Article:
News

Study: Impaired fat breakdown in the brain leads to measurable dumbing down

Study: Impaired fat breakdown in the brain leads to measurable dumbing down


We are searching data for your request:

Forums and discussions:
Manuals and reference books:
Data from registers:
Wait the end of the search in all databases.
Upon completion, a link will appear to access the found materials.

Impaired fat loss in the brain makes mice dumb
Impaired fat loss in the brain has an extremely adverse effect on learning and memory, according to the results of a recent study led by scientists from the University of Bonn. The study results also take a new look at the development of dementia, reports University.

According to the researchers, the impaired breakdown of certain fat molecules in the brain significantly affects learning and memory performance - at least in mice. In model experiments, the animals showed significantly poorer learning and memory performance when the fat loss was impaired. In addition, the amount of Alzheimer's-specific proteins in her brain has risen sharply, the scientists report. The researchers published their results in the specialist magazine "Autophagy".

Brain is real
In the experiments, the scientists prevented the breakdown of a certain fat molecule in the mouse brain. Because according to the researchers, the proverbial "brain fat" actually exists. So apart from water, the brain consists mainly of lipids, in simple terms: fat. These lipids serve, for example, "as an insulating layer around the nerve fibers and thus prevent short circuits," the experts explain. They are also a key component of the thin membrane membranes that surround the brain cells.

Mice learn and remember less well
One of the most common lipids in our brain is the so-called sphingolipid, whose breakdown product S1P may play a central role in the development of Alzheimer's and other dementias, the researchers explain. For their experiments, they bred mice "that can no longer break down S1P in large parts of their brains," said Dr. Gerhild van Echten-Deckert from the LIMES Institute at the University of Bonn. As a result, "the animals learned much worse and could not remember as well," the university reports.

Mechanism of autophagy disrupted
According to the researchers, the S1P is normally broken down into various parts, with one of the breakdown products being urgently needed for another metabolic pathway - so-called autophagy. This mechanism enables cells to digest and recycle their own components. In this way, the cells can, for example, remove defective proteins or cell organelles that no longer fulfill their task.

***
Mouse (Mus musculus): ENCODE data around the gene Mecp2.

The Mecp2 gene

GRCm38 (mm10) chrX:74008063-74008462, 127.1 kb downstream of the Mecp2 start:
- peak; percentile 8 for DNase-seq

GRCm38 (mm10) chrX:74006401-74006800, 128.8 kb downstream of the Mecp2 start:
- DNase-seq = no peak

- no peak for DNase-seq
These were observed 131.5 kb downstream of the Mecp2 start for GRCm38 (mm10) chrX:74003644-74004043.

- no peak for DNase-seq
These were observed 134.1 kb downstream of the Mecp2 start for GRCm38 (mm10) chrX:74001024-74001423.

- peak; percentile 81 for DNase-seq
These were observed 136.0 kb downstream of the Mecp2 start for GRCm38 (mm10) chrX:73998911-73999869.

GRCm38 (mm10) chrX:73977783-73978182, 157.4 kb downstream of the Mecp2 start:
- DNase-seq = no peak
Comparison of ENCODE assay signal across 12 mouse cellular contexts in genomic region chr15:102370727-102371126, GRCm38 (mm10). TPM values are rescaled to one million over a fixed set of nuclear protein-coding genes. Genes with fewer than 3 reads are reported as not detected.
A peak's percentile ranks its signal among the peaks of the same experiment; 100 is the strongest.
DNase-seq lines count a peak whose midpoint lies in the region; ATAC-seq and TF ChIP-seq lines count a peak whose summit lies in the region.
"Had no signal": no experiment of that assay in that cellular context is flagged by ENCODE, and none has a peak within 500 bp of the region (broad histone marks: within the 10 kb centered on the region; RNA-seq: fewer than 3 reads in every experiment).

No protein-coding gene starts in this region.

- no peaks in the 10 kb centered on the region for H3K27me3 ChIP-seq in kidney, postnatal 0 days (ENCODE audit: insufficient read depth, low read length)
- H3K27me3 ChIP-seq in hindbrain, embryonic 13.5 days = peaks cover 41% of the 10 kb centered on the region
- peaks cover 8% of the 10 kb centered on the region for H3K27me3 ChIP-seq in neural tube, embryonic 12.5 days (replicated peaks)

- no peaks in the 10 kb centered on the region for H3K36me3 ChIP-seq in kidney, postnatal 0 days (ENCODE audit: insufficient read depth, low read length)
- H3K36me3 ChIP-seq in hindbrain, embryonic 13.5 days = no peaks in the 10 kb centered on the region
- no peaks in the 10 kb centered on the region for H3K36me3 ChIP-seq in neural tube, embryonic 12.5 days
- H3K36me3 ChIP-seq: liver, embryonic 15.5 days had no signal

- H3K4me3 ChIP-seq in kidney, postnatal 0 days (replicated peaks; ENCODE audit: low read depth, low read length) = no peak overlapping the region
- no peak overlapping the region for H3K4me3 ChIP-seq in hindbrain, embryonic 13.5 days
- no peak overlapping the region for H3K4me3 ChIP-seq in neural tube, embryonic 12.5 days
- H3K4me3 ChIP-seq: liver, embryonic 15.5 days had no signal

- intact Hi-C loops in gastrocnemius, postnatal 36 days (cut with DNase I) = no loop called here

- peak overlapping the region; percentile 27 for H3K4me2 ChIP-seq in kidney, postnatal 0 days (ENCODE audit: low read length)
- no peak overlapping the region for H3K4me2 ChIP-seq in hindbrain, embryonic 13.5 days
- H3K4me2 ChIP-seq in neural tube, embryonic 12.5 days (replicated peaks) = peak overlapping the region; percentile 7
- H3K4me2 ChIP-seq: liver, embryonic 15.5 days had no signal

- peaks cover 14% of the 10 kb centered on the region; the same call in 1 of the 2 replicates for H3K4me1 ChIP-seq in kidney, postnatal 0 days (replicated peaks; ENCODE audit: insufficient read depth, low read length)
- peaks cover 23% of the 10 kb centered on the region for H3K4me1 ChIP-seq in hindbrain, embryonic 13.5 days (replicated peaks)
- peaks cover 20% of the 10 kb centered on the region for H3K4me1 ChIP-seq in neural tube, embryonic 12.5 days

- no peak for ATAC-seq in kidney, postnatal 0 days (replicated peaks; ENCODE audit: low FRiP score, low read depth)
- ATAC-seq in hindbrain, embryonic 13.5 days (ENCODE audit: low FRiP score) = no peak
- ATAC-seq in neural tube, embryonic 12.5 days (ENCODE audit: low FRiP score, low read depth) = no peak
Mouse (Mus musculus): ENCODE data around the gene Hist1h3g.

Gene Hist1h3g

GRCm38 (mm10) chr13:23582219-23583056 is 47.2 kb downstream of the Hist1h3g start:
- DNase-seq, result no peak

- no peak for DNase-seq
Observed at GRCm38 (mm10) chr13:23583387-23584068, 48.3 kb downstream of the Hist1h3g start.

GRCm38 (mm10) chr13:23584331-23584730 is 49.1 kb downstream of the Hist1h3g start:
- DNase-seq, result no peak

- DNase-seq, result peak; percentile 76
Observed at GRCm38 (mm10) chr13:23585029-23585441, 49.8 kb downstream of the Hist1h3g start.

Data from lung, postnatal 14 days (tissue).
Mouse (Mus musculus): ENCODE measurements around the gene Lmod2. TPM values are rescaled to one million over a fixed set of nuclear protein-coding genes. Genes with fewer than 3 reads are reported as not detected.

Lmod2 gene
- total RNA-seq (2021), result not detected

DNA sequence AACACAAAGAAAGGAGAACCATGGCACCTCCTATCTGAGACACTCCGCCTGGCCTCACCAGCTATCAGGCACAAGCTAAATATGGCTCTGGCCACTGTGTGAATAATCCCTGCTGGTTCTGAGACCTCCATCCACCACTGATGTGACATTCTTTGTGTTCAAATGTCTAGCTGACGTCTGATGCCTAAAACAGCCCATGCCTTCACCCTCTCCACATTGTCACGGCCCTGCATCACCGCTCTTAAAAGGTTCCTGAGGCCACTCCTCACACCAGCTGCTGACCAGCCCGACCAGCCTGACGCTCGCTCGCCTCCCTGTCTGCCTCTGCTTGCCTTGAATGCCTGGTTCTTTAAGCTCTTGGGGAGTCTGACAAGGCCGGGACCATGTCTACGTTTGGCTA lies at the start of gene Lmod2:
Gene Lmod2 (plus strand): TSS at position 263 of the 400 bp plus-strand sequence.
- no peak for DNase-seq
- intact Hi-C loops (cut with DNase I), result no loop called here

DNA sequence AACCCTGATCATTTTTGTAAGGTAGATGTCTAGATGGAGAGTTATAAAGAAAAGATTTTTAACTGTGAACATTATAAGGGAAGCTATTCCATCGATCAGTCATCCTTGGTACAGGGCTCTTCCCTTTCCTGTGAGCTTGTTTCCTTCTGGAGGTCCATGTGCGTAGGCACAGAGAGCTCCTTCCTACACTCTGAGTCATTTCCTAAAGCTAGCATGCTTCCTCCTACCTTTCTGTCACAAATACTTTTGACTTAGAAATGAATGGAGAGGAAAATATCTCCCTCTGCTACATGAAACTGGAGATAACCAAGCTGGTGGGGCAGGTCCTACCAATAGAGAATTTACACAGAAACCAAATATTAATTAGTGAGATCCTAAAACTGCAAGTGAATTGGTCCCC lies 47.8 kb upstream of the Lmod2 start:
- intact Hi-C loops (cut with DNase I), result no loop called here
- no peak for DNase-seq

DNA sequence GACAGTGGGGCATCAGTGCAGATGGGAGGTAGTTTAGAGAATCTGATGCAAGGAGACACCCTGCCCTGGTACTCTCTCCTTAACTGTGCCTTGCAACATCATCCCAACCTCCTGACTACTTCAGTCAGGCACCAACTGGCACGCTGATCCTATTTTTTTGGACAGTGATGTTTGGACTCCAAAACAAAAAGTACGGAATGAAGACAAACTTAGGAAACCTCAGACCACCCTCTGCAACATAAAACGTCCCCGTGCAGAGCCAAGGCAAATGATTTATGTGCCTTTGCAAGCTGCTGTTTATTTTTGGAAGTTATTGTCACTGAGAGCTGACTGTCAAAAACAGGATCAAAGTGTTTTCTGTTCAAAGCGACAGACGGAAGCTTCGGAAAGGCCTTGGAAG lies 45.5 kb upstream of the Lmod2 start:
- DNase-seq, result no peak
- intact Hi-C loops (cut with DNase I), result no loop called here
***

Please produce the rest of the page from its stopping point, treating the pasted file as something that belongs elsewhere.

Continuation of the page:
Breakdown product of S1P needed for autophagy
According to the scientists, intracellular garbage disposal in autophagy works in two steps. First, the "waste" is packed in tiny "garbage bags", which then fuse with other "bags" that contain highly reactive enzymes. These enzymes then “shred” the contents of the garbage bags and dispose of them, the researchers explain. A waste product from S1P is involved in the packaging of the waste in the intracellular garbage bags, and “without the breakdown of S1P, less closed garbage bags form; autophagy will then no longer function properly, ”says study author Daniel Mitroi in the press release from the University of Bonn.

Accumulation of harmful substances in the brain
When S1P breakdown is switched off, harmful substances have accumulated in the mice's brain, such as “the protein APP, which plays a key role in the development of Alzheimer's disease,” reports the first author of the study.

Unknown mechanism of origin for dementia discovered?
According to the researchers, the current study results focus on a hitherto completely unnoticed development mechanism for dementia. For the first time, scientists from the University of Bonn, the University Hospital Jena, the German Center for Neurodegenerative Diseases (DZNE) and from San Francisco and Madrid were able to show the far-reaching consequences of the impaired S1P breakdown. "In the long term, our work may contribute to the fact that these brain disorders can be successfully treated at some point," said Dr. van Echten-Deckert. (fp)

Author and source information



Video: Dumbing Down the Shore (June 2022).